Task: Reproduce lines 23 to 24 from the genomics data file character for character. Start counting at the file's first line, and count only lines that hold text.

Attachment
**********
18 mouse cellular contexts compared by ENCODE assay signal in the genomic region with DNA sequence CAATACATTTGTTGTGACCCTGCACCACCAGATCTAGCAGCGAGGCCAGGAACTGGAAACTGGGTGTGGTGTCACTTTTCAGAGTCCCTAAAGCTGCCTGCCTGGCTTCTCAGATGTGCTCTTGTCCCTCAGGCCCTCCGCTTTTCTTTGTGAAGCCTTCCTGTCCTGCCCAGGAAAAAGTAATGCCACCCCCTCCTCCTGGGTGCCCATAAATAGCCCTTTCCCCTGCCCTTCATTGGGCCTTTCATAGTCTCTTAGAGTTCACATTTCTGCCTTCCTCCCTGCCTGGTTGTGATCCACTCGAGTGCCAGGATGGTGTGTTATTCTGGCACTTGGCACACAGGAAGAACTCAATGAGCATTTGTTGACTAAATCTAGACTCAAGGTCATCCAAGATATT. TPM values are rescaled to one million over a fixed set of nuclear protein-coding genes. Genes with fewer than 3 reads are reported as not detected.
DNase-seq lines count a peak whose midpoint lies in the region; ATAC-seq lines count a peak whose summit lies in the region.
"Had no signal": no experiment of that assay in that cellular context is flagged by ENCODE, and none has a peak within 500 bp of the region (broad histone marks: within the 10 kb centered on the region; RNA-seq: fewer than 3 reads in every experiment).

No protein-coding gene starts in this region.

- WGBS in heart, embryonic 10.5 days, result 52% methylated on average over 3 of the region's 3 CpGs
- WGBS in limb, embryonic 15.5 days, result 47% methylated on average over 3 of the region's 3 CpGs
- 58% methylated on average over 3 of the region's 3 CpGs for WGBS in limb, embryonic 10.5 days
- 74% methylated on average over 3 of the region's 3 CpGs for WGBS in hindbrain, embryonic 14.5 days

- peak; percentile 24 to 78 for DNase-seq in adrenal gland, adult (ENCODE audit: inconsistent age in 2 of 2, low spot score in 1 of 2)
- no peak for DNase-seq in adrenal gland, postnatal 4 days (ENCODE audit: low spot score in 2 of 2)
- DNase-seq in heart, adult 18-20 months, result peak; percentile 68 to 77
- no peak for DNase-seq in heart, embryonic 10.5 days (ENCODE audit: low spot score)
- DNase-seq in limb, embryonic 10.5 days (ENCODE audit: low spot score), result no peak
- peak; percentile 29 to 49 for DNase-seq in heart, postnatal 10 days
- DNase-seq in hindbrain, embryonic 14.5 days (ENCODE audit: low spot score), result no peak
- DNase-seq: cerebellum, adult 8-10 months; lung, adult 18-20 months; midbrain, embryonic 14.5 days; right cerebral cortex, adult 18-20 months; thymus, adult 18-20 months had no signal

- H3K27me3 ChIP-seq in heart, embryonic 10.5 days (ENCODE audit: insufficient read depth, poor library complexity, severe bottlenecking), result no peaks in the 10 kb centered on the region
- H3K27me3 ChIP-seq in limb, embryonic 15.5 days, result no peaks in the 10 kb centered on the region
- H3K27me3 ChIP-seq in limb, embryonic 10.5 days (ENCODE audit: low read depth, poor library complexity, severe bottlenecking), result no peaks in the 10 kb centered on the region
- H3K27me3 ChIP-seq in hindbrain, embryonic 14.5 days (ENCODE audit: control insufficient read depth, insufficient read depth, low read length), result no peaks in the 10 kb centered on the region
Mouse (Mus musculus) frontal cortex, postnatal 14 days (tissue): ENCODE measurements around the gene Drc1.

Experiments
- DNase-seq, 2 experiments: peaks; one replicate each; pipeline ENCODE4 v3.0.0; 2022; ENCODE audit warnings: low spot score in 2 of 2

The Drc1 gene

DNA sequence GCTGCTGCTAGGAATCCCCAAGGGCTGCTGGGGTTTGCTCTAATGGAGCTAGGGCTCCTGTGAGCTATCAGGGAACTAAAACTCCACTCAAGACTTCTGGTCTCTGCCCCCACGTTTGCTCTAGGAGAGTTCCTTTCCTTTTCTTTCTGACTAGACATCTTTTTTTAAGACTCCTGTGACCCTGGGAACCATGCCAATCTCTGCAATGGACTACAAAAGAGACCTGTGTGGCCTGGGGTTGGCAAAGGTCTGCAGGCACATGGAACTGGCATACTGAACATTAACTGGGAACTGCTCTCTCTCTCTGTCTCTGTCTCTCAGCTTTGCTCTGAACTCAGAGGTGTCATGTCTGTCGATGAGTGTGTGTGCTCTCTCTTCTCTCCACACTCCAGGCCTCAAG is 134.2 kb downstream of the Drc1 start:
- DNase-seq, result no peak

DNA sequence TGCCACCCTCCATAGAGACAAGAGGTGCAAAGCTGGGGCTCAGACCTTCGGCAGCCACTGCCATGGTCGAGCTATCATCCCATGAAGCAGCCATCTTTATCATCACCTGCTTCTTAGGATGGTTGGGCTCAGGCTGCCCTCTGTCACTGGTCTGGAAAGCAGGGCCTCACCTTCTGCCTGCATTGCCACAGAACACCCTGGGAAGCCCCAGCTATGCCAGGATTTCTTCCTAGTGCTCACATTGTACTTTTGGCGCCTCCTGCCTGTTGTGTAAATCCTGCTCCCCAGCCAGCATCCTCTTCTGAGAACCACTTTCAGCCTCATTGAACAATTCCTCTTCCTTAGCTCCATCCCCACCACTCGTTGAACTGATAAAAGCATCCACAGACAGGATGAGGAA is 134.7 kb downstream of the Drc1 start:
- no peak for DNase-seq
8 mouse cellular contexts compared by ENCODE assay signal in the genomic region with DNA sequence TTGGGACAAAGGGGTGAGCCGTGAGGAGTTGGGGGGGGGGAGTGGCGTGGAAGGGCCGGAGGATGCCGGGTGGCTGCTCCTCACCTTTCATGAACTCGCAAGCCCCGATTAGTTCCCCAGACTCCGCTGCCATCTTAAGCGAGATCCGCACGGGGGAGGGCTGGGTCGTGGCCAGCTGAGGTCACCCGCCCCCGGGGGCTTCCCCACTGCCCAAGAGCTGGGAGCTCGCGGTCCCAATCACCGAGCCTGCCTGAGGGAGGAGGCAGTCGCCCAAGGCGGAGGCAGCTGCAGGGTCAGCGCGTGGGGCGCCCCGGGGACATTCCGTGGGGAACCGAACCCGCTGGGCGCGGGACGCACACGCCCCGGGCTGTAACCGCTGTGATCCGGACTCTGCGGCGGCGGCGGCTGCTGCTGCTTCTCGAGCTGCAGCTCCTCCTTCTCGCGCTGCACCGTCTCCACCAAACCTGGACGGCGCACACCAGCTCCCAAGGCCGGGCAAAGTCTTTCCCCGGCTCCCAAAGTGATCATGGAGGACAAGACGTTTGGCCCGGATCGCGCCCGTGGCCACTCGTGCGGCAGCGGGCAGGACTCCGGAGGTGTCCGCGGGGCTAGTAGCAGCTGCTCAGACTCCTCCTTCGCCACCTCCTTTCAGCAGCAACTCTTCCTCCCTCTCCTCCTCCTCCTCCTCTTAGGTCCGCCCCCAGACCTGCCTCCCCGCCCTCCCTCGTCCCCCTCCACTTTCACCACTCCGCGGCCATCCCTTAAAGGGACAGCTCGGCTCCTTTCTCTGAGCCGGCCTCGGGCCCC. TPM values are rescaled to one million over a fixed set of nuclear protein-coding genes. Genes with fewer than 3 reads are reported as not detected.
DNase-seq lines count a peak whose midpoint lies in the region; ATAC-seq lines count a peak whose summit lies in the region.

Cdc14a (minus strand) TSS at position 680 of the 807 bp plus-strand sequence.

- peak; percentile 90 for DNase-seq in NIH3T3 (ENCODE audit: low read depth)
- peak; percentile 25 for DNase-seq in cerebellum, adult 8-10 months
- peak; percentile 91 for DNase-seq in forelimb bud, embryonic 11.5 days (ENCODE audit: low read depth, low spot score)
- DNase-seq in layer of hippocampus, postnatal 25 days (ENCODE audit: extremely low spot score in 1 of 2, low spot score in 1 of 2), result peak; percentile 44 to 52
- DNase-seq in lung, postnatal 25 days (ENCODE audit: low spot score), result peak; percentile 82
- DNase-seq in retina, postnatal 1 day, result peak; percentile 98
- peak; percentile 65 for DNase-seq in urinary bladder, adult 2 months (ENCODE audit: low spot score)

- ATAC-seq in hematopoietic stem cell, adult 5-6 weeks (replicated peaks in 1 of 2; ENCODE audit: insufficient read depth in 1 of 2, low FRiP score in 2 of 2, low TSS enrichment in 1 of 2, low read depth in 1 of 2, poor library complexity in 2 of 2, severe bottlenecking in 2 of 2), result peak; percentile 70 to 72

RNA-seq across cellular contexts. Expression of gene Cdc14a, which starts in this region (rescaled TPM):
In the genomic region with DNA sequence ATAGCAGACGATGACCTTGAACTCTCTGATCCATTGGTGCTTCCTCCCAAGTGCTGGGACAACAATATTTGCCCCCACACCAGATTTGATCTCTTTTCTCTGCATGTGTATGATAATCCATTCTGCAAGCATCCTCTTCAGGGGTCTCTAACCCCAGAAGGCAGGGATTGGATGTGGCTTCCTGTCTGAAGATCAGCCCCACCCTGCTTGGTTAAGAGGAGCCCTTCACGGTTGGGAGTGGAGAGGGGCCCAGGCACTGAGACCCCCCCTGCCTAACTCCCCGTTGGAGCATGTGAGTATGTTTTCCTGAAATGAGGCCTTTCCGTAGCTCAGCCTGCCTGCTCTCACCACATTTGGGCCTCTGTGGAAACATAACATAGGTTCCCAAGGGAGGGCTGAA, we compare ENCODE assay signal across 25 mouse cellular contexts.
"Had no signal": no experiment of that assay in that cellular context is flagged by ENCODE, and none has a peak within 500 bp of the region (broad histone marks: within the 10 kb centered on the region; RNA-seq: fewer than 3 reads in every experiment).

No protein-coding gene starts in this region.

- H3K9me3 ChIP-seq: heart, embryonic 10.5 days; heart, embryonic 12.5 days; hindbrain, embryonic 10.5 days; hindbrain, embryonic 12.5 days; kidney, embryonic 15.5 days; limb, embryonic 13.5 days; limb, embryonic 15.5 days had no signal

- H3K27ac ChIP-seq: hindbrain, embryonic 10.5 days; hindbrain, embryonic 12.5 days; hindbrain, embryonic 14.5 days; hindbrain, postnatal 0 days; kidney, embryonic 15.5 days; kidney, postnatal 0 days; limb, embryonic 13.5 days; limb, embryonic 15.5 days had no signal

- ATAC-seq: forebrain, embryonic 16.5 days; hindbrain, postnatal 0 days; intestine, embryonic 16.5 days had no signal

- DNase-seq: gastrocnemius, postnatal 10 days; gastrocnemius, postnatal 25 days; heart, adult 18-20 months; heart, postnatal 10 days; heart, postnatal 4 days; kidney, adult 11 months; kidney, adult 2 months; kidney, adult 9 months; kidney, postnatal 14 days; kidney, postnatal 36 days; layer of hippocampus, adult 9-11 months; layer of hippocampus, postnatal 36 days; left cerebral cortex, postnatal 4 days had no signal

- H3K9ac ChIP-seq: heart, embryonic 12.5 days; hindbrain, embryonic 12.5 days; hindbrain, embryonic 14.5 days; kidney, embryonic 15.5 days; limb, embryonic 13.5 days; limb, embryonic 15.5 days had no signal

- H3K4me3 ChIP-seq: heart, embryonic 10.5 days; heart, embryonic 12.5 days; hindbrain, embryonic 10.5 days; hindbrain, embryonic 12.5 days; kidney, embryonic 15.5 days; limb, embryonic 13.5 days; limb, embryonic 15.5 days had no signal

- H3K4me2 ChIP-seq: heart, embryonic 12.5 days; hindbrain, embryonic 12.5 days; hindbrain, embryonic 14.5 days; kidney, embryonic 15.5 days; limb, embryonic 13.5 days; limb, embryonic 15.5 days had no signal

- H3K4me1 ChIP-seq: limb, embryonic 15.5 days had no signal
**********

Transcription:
- DNase-seq, 2 experiments: peaks; one replicate each; pipeline ENCODE4 v3.0.0; 2022; ENCODE audit warnings: low spot score in 2 of 2

The Drc1 gene